[Written by The Seth Man]
Foward Thinking Motherfucker – ps your project here is a very fine thing – and i am very taken with the headers font . i shall now play High Time to my son ….
The Man got SOUL!
THUNDER IN THE NIGHT FOREVER
Good call playing High Time to your son, Maxim. Over and Over!
Who can forget reading Fred’s response when asked to comment on Rob’s death: “He was a forward-thinking Motherfucker.” That simple sentence changed my vocabulary forever. (Another favourite quote about Rob was Julian’s “More Rob Tyner, less knob shiner”.)
My heartfelt thanks to the mighty Seth Man for such a great tribute to such a great man.
Energy Energy – this has made me think – as a stonemason with the gear and the knowhow i shall carve Rob Tyner s name into a good bit of slate and set it somewhere – que mad brass section and fade to chisels
Rob Tyner was a very bright star, and like bright stars, he burned out quickly. But he sure had a huge impact and left a lasting legacy. For that we can only be grateful.
Very well written tribute that encapsulated the heart of a warrior. At one gig, Rob looked down at me dancing in front of the stage like a whirling dervish front & center. He reached down with his free hand to grab mine and said; “Get up here tiger!” …pulling my 15 year old Irish butt onstage during an outdoor sonic assault of Black To Comm. So many Detroit area maniacs climbed up on that rickety stage…that it almost collapsed. From glorious nights at the 1st Detroit Rock N’ Roll Revival and Olympia…to their last sad show at the Grande’…that was more like a wake. The MC5 kicked out those jams like no other band ever could. For my money and experience, they will always be the most powerfully, pulverizing band to ever take the stage. On a good night, without smoke, lights, auto-tune or any of the other bullshit now poplar today, the Five could peel the fucking paint off the walls of any venue while inculcating the assembled tribe with their sonic semen. They could deliver an aural orgasm way better than sex. They were THAT good.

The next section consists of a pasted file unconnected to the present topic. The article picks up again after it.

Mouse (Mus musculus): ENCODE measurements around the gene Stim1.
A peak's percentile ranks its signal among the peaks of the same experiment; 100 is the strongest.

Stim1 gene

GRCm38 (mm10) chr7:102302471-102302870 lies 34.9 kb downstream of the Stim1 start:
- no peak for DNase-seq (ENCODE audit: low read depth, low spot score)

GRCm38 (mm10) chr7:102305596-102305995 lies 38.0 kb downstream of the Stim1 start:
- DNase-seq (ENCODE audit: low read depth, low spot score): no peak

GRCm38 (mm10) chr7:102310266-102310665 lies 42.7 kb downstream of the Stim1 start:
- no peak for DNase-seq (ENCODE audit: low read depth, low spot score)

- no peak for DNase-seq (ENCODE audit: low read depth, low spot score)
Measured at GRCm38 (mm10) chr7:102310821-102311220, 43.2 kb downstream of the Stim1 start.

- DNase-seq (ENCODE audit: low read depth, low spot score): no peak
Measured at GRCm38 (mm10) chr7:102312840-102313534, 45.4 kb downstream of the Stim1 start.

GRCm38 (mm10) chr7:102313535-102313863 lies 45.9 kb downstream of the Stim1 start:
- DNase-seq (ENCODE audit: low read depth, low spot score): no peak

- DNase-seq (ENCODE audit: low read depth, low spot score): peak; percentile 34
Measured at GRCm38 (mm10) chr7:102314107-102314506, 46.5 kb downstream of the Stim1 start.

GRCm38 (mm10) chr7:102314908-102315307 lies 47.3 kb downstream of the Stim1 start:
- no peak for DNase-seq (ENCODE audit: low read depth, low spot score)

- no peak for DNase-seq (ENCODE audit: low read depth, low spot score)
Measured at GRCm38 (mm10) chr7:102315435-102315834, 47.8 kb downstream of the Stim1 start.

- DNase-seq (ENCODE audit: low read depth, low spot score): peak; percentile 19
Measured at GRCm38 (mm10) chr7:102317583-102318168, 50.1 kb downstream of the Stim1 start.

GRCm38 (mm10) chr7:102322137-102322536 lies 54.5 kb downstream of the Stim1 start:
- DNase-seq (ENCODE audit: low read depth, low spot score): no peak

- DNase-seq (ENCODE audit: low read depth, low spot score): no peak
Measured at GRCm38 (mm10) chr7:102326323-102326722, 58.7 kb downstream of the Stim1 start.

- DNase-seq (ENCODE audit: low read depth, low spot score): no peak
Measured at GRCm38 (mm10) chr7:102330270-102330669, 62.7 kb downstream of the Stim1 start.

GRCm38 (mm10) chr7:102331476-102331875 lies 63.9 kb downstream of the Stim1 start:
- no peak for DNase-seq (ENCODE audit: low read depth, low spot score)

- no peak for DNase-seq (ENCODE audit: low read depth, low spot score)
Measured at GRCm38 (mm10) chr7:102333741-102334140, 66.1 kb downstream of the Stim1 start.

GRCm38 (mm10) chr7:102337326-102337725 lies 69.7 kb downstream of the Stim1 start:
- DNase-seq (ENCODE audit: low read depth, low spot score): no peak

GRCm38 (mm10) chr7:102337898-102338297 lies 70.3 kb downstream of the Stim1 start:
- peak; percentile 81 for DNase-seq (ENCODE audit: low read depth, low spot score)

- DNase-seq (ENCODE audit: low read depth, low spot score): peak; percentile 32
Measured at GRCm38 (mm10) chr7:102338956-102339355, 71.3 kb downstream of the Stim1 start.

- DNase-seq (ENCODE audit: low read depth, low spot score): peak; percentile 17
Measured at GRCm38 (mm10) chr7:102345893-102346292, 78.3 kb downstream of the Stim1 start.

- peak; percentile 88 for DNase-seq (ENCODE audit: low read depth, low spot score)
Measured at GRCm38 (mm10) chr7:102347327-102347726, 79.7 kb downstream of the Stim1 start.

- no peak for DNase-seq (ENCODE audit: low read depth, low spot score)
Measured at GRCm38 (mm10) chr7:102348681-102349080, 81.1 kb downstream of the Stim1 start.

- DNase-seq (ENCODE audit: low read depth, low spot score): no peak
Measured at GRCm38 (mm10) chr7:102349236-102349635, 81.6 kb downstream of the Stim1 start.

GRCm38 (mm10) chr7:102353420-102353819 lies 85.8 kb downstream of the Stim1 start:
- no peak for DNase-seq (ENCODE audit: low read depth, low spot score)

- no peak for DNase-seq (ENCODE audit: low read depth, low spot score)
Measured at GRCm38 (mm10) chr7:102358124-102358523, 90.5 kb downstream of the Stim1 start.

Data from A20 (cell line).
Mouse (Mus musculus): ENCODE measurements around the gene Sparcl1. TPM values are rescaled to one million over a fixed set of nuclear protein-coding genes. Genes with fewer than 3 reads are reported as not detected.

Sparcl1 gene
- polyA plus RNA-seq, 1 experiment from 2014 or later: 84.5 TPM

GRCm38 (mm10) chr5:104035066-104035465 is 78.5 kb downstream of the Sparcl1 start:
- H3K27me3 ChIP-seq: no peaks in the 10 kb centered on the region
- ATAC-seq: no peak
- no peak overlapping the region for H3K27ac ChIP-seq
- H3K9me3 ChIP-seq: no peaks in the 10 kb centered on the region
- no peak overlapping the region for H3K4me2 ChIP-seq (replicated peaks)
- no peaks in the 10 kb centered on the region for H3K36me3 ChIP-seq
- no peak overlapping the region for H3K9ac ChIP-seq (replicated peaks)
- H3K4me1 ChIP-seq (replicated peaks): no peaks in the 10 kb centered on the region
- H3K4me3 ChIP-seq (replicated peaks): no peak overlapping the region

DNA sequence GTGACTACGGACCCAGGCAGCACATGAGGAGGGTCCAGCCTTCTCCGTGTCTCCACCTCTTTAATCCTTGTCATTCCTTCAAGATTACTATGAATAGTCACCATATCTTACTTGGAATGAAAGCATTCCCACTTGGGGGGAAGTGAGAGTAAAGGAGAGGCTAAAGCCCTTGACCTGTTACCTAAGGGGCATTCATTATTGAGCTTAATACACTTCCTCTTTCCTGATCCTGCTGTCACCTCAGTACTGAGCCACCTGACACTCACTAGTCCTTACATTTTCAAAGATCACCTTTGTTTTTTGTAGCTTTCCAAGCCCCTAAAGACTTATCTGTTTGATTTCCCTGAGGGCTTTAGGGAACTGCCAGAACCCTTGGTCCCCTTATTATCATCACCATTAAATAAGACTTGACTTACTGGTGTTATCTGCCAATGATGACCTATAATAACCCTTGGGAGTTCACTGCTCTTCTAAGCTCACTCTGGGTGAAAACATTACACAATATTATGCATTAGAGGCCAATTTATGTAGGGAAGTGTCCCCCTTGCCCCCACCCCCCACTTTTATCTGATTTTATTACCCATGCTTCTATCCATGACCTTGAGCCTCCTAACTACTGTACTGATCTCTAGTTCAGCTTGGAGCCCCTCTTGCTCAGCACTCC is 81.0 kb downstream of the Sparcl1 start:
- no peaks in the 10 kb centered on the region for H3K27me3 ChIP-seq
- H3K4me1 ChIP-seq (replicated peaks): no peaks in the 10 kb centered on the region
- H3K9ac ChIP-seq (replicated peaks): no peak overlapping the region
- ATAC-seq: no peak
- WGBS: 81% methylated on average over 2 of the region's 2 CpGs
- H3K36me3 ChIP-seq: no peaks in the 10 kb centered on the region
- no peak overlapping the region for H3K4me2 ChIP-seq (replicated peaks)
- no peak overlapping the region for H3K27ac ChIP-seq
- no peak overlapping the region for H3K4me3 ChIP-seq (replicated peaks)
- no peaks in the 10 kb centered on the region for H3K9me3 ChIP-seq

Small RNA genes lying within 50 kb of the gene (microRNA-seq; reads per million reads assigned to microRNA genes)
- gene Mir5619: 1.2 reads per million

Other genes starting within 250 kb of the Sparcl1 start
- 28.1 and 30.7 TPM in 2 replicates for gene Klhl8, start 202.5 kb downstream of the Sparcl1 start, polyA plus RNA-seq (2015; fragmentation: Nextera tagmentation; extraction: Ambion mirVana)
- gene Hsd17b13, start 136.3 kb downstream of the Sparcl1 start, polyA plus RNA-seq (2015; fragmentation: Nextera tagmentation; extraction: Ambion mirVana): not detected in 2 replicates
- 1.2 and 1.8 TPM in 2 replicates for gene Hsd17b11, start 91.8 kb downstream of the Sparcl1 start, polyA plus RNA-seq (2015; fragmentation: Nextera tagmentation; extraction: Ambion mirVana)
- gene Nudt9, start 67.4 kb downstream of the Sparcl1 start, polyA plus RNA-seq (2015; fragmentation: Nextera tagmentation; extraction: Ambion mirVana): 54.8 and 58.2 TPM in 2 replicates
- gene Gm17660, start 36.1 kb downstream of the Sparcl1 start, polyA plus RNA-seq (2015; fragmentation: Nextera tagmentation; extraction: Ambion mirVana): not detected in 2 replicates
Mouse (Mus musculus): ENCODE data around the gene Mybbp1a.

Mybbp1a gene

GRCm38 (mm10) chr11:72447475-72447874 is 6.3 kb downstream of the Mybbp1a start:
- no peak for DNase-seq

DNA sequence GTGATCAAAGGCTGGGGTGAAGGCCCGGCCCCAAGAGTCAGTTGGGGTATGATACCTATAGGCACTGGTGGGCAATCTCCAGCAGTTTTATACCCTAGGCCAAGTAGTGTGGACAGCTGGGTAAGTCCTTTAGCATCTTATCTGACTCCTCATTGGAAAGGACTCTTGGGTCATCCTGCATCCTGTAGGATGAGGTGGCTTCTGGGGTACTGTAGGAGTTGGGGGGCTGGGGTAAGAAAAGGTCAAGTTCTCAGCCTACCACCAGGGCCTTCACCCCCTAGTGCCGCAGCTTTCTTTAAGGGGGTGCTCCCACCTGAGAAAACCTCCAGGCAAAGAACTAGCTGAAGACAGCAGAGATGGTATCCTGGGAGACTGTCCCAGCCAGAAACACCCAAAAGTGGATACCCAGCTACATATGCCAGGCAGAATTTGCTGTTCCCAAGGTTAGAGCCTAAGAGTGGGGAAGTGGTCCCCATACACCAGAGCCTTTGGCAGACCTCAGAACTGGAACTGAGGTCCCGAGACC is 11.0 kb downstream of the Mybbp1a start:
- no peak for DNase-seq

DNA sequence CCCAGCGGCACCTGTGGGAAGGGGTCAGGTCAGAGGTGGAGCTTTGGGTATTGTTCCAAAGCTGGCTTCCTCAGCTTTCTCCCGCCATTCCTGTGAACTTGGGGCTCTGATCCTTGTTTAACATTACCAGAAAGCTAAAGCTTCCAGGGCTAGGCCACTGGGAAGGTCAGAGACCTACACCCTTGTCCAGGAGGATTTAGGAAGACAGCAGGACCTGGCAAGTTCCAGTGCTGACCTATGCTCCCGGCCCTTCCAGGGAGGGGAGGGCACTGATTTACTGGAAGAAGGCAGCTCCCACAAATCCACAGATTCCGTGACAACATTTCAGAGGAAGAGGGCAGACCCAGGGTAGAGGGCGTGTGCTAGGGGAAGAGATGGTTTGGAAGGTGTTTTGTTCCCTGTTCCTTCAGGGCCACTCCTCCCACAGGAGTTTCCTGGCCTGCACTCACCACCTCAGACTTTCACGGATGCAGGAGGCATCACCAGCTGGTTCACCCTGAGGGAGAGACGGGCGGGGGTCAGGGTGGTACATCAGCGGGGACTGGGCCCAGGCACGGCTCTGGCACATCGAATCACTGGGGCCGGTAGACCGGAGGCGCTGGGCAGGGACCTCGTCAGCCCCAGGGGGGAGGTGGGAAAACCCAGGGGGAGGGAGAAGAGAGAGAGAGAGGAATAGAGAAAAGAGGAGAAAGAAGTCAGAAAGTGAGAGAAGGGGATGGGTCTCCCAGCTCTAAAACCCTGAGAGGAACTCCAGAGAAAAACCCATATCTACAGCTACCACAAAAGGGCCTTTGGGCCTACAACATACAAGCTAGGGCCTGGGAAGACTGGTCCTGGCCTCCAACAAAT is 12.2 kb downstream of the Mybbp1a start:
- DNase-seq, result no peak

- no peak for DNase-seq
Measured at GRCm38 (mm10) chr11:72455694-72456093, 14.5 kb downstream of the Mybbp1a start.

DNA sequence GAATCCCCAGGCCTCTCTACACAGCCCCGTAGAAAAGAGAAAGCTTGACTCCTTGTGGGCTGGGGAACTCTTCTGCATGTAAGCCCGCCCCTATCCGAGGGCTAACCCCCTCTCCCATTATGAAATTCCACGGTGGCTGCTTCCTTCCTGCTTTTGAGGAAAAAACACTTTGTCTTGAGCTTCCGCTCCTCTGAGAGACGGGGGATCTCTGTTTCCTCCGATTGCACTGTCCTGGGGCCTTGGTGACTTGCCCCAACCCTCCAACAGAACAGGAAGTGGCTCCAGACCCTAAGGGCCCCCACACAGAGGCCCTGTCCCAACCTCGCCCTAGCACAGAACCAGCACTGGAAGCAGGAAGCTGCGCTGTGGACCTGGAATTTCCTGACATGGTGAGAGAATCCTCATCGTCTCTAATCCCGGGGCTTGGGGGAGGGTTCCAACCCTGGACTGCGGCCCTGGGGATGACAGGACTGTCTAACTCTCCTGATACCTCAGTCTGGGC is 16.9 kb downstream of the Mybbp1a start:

I just so love the MC5 and all that they did. Everyone worships The Stooges now but in the day the MC5 would’ve just blown The Stooges right off stage with their hyperenergetic guitar power. In fact they would still blow pretty much every band that ever existed off stage with their hyperenergtetic guitar power. They were the true revolutionary rock gods of Detroit City and they were a damn great bunch of guys.
I saw The 5 play before Fred Nugent and the Amboy Dukes in the summer of 1972 at a all day concert at the Clarksville Speedway in Clarksville,Michigan…. Fred Nuge headlined…
Rob Tyner came out onstage before they played..and was “burning one” as he checked out the crowd..people picked up that it was him “stage right ” puffing one….
Fred S. Smith stood right on the very edge of the front of the stage…..while the rest played 5-10 feet behind him…..
That’s about all I remember!..It was ..after all…the 70’s..and 42 years ago!
Born at the tail-end of that glorious decade: the Sixties,I only discovered the MC5 through Mr. Copes infectious proselytising. Loved then the instant their energy started rippling from my speaker cones, that the lead singer’s name was only one letter different to my own and that he had no apparent barrier between his heart and his mouth, made them all the more special. I envy those of you above who saw that energy manifested for real. When I return my meat-made vehicle to the Goddess, you just know I’m gonna be heading straight down the nearest fractal vortice that exits in one of their concerts and get my Spirit-ass inculcated. (Great turn of phrase! @ Hurlco)
the MC5 kicked ass wherever they went, nobody like them before or since……..RIP Rob!!!!!